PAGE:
If you’ve eaten at Savory Bake House, it likely made an impression on you. Its offerings aren’t like anything else in town. They’re not impeccably styled bits of edible art, like the pastries that fill the cases at Patisserie 46 or Patisserie Marc Heu. And they’re not churned out by the hundreds with an emphasis on efficiency and regularity.
They’re rough-hewn, they’re soulful, they’re inviting and they put one quality—pure, honest, deliciousness—first on the docket.
“My philosophy has always leaned toward going backwards,” says Sherva, who came to Savory with 25 years of baking experience at a variety of spots including Merlin’s Rest, the Wedge Co-op, and Barbette. “Everything has become innovative, and we make all this progress with equipment, but I feel like the equipment gets crazier and the ingredients get less real. I try to go back and do some simpler and more traditional flavors.”
“When I make blueberry pie, everybody loves it because it tastes like blueberries, and it’s not packed with sugar,” she adds. “All my sweets—they’re not going to be as sweet as things are today. I think my biggest compliment that I love to hear is when older people come in and say, ‘This tastes like what my grandma used to make me.’ I hear that same compliment a lot and that means more to me than the others.”
Sherva’s aesthetic—homemade but professional, soulful but ideally balanced—echoes a bit with the fruit-forward desserts and savory meat pies that parade across the screen on “The Great British Baking Show.” The show’s not an inspiration for her, she says, but it has made more than a little impact on her customers. “We get a lot of people,” she says, “who will place orders for things that they’ll then eat while watching the ‘Great British Baking Show.’”
The bakery’s aura feels small-town or Old World. “It feels like a small local bakery in a European town is what I hear the most, and that’s just—I don’t like the powder puff bakery, the fluffy light pastels… when we were planning the bakery, I was actually told that our logo was kind of creepy and dark, and it reminded them of Sweeney Todd, and I was like, ‘Good, that’s exactly what I want. I am Sweeney Todd.’”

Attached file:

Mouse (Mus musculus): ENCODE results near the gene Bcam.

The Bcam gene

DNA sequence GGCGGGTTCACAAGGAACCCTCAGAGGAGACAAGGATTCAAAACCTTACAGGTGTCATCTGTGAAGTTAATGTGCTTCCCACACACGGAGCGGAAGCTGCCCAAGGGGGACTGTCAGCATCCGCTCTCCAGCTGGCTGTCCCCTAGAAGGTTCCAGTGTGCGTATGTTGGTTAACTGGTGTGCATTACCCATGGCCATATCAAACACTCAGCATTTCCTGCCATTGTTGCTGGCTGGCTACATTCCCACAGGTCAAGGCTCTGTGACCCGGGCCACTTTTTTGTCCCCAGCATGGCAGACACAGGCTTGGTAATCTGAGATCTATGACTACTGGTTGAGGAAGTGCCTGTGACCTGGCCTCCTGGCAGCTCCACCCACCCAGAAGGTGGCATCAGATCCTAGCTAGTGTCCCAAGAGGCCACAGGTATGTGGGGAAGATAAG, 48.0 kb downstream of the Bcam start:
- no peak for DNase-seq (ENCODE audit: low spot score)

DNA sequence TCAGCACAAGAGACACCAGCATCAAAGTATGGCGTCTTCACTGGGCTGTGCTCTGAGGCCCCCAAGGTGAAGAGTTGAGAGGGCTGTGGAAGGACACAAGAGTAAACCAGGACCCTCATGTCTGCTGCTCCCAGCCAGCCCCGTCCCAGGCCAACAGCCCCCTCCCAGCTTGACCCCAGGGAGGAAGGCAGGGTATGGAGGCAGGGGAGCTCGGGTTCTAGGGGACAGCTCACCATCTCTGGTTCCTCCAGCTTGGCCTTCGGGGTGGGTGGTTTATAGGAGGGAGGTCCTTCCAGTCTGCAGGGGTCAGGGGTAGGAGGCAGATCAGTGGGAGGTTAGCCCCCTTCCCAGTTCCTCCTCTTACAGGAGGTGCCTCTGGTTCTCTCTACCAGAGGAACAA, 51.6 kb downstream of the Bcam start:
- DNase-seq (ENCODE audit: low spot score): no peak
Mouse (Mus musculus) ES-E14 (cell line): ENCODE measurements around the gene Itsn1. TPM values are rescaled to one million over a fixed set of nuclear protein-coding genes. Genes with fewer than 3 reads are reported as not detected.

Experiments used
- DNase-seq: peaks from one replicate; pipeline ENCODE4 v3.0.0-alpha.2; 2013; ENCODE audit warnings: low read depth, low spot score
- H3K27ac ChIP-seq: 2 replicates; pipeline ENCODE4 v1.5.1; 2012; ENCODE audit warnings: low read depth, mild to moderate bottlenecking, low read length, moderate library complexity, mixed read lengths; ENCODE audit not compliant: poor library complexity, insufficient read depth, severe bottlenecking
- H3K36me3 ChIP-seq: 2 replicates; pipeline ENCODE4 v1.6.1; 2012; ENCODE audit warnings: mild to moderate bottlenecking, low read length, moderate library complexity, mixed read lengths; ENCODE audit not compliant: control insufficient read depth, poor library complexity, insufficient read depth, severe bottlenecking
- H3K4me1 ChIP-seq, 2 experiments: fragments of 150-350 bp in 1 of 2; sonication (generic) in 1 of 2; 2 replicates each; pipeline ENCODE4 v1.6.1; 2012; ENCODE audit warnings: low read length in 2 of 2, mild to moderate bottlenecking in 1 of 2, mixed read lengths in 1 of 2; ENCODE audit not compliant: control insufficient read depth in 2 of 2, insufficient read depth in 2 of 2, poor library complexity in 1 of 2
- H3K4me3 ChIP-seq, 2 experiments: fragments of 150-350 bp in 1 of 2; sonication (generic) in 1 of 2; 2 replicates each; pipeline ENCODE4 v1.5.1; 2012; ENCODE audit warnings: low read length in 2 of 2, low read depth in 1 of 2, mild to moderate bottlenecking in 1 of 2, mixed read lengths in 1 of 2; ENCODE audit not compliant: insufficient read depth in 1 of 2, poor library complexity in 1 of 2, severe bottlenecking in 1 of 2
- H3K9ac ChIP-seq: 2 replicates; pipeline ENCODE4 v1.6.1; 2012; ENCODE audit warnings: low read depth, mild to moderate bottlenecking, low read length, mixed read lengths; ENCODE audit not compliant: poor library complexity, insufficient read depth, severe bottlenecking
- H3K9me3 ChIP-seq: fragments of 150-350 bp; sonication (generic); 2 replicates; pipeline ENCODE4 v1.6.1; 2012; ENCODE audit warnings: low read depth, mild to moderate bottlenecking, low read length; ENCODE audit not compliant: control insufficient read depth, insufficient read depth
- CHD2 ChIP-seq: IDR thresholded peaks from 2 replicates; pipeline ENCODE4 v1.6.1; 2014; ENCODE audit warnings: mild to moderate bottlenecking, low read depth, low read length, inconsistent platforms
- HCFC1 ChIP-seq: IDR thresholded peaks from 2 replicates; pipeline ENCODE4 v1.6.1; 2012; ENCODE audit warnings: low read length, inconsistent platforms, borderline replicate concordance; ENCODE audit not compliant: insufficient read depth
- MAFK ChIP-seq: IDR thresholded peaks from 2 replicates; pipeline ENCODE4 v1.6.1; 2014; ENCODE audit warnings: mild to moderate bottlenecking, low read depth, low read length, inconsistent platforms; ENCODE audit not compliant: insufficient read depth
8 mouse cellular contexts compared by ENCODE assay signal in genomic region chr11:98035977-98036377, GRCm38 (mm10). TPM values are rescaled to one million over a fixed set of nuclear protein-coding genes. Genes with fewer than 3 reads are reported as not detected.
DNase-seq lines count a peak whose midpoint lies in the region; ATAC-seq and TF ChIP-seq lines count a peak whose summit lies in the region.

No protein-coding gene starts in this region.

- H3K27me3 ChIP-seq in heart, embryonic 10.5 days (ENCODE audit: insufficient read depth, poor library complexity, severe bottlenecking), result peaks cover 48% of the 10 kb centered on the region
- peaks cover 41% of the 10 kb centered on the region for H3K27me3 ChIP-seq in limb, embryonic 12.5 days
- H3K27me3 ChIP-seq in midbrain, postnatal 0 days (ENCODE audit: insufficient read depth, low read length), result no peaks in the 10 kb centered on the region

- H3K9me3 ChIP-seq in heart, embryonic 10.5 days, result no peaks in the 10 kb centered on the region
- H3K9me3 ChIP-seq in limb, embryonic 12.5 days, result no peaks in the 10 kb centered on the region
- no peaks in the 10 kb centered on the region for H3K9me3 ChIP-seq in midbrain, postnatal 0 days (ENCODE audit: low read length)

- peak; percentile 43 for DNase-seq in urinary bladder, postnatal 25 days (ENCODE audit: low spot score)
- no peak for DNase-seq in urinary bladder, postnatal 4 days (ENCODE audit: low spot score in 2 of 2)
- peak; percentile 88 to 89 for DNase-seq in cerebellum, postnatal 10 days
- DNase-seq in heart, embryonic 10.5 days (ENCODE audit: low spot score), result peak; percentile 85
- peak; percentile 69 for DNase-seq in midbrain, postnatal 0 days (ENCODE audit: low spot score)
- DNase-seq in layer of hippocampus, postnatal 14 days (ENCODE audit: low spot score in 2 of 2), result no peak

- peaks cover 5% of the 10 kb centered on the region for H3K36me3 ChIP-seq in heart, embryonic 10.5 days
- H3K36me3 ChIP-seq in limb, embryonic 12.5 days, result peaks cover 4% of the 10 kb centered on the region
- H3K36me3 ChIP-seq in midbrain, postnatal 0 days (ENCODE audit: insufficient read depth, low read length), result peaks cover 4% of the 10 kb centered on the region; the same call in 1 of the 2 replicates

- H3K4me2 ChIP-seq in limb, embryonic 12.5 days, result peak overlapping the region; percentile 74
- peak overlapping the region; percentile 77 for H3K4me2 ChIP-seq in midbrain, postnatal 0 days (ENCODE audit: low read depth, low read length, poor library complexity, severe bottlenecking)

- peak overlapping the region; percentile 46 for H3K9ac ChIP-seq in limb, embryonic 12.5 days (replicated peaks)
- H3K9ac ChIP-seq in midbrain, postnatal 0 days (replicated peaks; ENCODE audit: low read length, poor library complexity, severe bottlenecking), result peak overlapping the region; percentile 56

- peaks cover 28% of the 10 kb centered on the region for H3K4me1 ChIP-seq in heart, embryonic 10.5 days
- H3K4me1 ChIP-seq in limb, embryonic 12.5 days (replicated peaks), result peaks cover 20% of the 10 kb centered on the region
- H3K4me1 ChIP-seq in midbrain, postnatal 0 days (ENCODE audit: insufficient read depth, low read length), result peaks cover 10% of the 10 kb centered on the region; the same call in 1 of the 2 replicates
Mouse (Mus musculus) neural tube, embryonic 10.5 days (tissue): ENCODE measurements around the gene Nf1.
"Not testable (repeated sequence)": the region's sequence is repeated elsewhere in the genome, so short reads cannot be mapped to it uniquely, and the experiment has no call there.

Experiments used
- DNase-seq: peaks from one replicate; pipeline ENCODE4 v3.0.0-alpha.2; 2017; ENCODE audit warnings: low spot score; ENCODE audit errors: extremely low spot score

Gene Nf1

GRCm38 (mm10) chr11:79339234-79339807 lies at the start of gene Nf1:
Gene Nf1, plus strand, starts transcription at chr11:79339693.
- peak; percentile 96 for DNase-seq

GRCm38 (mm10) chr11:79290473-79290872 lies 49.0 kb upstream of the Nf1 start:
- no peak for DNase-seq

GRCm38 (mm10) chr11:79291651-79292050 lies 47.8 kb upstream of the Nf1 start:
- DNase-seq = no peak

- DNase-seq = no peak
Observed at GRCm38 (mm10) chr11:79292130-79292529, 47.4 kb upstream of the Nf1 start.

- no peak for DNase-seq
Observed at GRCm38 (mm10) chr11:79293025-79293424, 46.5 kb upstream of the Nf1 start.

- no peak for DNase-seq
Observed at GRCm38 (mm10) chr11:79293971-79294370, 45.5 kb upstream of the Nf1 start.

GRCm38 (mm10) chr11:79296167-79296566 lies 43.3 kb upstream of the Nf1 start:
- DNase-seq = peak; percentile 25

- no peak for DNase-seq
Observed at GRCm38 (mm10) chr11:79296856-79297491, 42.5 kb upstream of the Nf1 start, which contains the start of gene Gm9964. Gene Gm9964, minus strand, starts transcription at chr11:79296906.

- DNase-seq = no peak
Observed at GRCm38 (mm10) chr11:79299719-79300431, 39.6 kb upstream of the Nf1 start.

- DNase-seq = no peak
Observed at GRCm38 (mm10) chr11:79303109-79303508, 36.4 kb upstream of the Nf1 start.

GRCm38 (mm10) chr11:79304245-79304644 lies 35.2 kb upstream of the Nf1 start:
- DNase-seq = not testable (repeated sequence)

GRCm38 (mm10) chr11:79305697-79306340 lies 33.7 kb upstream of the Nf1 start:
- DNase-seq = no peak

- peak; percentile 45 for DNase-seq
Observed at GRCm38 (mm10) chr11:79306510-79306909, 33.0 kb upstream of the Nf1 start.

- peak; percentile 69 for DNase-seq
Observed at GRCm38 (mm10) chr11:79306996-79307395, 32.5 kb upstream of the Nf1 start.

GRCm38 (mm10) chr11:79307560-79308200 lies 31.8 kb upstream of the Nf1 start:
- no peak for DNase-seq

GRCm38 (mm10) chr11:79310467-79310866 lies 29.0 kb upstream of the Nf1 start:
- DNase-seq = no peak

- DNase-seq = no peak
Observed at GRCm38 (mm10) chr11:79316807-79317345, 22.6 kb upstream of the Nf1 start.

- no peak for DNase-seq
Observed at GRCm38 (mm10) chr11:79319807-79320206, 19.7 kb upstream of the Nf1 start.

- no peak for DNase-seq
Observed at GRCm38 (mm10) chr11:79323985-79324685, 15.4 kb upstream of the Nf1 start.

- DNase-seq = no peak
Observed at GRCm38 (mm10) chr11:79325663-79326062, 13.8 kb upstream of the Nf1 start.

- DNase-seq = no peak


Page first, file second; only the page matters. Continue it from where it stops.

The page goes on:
She pauses thoughtfully for a moment, and then adds, chuckling reassuringly: “I’m not using humans, though, so don’t worry.”
Pecan pie fans are especially urged to visit Savory Bake House when it reopens in the autumn. The bakery’s molasses pecan tart with chocolate pieces is like nothing else in town, and it comes from one of Sherva’s personal quests. “I’ve worked at so many restaurants and other places and I’ve always had to make a pecan pie, and I’ve always hated it,” she says. “So when we opened, I was like, ‘I’m going to do a pecan pie that I like.’ So when we opened we started doing tarts, and I thought, we’re going to make our pecan pie into a tart, which just means a little thinner and it has a shortbread crust instead of a pie crust. But with the molasses in it and a few chocolate pieces, it’s like, amazing.”
The tart appears on Savory’s menu for “every single holiday” and it appears in both pie and tart form on Christmas and Thanksgiving. Unusually, too, the bakery sells it during the summer (during summers when the bakery is open.)
“I don’t know anybody who eats pecan pie in the summer, but ours sells,” Sherva says. “I think it’s a good one.”
Recipe for Cinnamon Sugar Rhubarb Petite Cakes
From Sandra Sherva of Savory Bake House
1/3 cup oil (Sherva likes sunflower)
1 cup sugar
2/3 cup sour cream
splash of vanilla
¾ cup flour (sifted)
2/3 teaspoon baking powder
¼ teaspoon salt
1 cup fresh rhubarb, chopped
Cinnamon sugar or cardamom sugar to finish (3:1 sugar:ground spice)
In a mixing bowl, whisk together the first five ingredients. In a smaller bowl, whisk together the flour, baking powder, and salt. Mix together all ingredients plus rhubarb to combine. Divide batter into a liner-filled cupcake pan or the 8 cavities of a silicone cake mold pan like this one. Bake at 325°F for roughly 25 minutes, rotating halfway through, until golden and cake springs back when pushed on. Bake time will vary somewhat based on size of mold and type of oven. Cool cakes in the cake molds.
When cakes are cool enough to touch, remove them one at a time and roll the decorative side in cinnamon sugar or cardamom sugar. If you take the cakes out of the pan all at once, they will start to dry and the cinnamon sugar will not stick.
Read more chef profiles and get other great recipes in The Growler’s Minnesota Spoon column here.